Famous Love Poem

The poem "On Marriage" by Kahlil Gibran is a poignant exploration of the nature of love and partnership. Through the voice of the master, Gibran speaks to the eternal bond that exists between two people who choose to spend their lives together, even beyond death. However, the poem also cautions against the dangers of losing oneself completely in a relationship and emphasizes the importance of maintaining one's individuality while still cherishing and supporting their partner. Gibran's use of vivid imagery and metaphor creates a powerful and thought-provoking piece on the complexities of love and marriage.
The poem begins with these lines:
Then Almitra spoke again and said, And what of Marriage, master? And he answered saying:

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Famous Poem

On Marriage

By more Kahlil Gibran

You were born together, and together you shall be forever more.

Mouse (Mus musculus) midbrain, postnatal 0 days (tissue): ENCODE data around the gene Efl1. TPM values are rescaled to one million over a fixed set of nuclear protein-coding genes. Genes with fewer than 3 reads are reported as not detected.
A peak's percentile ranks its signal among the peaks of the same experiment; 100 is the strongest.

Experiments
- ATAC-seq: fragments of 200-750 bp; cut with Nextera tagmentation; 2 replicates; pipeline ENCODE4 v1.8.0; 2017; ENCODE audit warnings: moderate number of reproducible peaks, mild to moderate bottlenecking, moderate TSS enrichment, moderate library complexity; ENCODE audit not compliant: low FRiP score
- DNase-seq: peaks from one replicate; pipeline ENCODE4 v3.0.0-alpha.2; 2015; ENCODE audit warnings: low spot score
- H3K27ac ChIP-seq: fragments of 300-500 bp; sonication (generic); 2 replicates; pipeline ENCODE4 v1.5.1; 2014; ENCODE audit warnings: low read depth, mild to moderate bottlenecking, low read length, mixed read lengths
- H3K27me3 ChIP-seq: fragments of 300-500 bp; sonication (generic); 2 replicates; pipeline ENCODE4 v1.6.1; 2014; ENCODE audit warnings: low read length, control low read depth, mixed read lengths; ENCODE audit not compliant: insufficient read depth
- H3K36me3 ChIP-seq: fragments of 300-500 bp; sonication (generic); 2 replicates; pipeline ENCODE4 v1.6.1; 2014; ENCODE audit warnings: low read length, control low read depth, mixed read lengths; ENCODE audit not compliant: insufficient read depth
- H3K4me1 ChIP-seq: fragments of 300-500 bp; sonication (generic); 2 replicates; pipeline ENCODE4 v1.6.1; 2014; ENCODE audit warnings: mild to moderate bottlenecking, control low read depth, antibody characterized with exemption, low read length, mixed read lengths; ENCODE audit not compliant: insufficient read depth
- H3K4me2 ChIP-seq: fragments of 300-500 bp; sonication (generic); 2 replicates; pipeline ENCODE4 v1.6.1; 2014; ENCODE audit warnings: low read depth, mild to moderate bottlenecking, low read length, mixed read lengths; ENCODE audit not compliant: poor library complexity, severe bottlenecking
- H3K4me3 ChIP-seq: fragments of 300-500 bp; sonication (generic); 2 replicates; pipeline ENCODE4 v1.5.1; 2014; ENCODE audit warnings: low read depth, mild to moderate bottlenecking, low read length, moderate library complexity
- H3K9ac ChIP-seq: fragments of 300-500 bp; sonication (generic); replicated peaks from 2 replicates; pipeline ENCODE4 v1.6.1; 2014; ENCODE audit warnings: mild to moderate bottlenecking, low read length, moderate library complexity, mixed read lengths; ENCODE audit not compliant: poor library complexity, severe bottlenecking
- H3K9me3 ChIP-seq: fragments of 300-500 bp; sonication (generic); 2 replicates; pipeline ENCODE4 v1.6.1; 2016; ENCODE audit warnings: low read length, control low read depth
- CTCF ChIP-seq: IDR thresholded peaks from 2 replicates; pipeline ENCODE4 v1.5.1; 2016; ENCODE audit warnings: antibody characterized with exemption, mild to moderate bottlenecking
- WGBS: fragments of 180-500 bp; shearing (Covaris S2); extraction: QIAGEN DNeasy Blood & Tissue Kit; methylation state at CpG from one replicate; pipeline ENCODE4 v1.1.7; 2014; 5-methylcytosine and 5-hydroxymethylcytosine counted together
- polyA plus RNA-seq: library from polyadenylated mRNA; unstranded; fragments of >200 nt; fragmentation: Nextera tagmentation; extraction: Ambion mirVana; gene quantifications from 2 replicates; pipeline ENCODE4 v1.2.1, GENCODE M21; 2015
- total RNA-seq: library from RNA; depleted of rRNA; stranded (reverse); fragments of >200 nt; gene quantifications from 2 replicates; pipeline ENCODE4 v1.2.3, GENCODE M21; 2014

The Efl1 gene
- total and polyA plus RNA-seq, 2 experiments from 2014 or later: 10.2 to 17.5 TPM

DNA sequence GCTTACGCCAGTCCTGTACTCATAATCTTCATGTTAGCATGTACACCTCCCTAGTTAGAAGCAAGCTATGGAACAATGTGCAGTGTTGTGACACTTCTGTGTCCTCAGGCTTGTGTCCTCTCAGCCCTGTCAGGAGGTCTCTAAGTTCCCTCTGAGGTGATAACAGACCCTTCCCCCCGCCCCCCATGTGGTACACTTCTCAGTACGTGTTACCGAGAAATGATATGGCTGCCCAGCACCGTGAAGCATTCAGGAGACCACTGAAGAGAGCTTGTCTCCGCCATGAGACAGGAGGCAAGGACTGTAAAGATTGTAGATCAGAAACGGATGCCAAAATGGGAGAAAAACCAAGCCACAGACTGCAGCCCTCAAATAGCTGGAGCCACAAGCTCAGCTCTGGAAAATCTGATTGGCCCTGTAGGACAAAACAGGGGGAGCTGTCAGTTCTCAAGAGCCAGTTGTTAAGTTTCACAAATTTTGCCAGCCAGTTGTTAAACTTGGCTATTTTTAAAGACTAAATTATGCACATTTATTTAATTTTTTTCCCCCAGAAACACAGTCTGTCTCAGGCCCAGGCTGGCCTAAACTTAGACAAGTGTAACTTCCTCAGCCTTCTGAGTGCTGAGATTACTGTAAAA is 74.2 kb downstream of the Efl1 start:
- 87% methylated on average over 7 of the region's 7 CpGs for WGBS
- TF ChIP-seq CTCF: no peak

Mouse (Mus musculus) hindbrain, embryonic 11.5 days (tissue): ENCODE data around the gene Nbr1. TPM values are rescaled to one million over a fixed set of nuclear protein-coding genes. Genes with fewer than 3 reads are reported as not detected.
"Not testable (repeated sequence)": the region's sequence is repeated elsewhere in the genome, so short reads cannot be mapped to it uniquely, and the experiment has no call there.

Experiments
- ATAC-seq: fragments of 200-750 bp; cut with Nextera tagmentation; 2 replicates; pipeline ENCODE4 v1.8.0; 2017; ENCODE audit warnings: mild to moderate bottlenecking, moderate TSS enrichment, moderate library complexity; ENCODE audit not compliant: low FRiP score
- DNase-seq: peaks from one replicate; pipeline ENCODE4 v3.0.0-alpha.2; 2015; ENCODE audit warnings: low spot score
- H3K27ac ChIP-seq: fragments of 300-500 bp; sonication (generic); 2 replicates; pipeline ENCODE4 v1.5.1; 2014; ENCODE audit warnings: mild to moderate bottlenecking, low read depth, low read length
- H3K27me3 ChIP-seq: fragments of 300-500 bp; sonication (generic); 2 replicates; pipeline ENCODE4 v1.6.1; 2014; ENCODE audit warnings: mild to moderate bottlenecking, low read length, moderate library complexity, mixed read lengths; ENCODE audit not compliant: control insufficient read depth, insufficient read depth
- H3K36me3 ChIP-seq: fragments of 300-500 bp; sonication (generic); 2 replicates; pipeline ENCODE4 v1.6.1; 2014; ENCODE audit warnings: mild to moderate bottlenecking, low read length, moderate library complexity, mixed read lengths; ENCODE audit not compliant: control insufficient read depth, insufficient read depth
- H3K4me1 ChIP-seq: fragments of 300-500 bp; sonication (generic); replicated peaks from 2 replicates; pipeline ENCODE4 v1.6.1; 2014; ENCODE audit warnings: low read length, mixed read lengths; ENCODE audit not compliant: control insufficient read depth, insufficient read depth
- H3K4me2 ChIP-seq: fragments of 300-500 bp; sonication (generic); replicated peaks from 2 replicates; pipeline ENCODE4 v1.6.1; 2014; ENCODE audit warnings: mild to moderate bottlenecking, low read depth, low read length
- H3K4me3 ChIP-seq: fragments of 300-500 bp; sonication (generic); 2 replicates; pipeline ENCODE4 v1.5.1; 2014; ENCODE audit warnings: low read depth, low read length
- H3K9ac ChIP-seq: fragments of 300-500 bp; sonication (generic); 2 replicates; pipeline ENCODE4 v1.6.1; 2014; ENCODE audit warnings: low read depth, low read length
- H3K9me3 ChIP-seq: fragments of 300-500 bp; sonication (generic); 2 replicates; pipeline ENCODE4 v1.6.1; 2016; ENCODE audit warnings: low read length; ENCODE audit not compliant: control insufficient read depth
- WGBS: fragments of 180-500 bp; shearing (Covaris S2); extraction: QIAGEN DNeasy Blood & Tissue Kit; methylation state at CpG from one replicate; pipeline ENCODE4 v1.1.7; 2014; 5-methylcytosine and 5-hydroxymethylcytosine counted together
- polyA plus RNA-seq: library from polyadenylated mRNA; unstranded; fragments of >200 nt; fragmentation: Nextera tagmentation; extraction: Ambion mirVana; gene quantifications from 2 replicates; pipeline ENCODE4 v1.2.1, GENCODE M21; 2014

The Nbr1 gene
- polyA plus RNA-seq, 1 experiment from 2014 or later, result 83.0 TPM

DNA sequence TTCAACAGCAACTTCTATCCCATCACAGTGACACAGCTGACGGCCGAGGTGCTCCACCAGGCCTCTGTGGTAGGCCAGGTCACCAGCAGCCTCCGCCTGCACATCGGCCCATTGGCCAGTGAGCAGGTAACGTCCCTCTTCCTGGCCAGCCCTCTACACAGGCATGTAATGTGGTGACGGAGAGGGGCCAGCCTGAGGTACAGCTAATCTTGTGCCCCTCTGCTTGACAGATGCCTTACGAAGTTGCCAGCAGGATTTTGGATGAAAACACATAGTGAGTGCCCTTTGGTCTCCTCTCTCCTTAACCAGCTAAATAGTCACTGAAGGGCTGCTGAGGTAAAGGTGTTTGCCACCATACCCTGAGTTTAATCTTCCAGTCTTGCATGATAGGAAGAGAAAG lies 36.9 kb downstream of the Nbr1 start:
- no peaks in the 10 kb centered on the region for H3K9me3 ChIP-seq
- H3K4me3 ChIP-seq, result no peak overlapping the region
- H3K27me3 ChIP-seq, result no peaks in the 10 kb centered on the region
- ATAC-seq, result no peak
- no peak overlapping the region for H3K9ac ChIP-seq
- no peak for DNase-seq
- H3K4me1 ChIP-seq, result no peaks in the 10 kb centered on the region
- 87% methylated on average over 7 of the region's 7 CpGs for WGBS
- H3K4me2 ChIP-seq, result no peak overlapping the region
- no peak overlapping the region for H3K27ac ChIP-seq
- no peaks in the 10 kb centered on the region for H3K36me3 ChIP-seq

You shall be together when the white wings of death scatter your days.
Yes, you shall be together even in the silent memory of God.
But let there be spaces in your togetherness.
And let the winds of heaven dance between you.
Love one another, but make not a bond of love.
Let it rather be a moving sea between the shores of your souls.
Fill each other’s cup but drink not from one cup.
Give one another of your bread but eat not from the same loaf.
Sing and dance together and be joyous, but each one of you be
alone – even as the strings of a lute are alone though they quiver with the same music.
Give your hearts, but not in each other’s keeping.
For only the hand of Life can contain your hearts.
And stand together yet not too near together:
For the pillars of the temple stand apart,
And the oak tree and the Cyprus grow not in each other’s shadows

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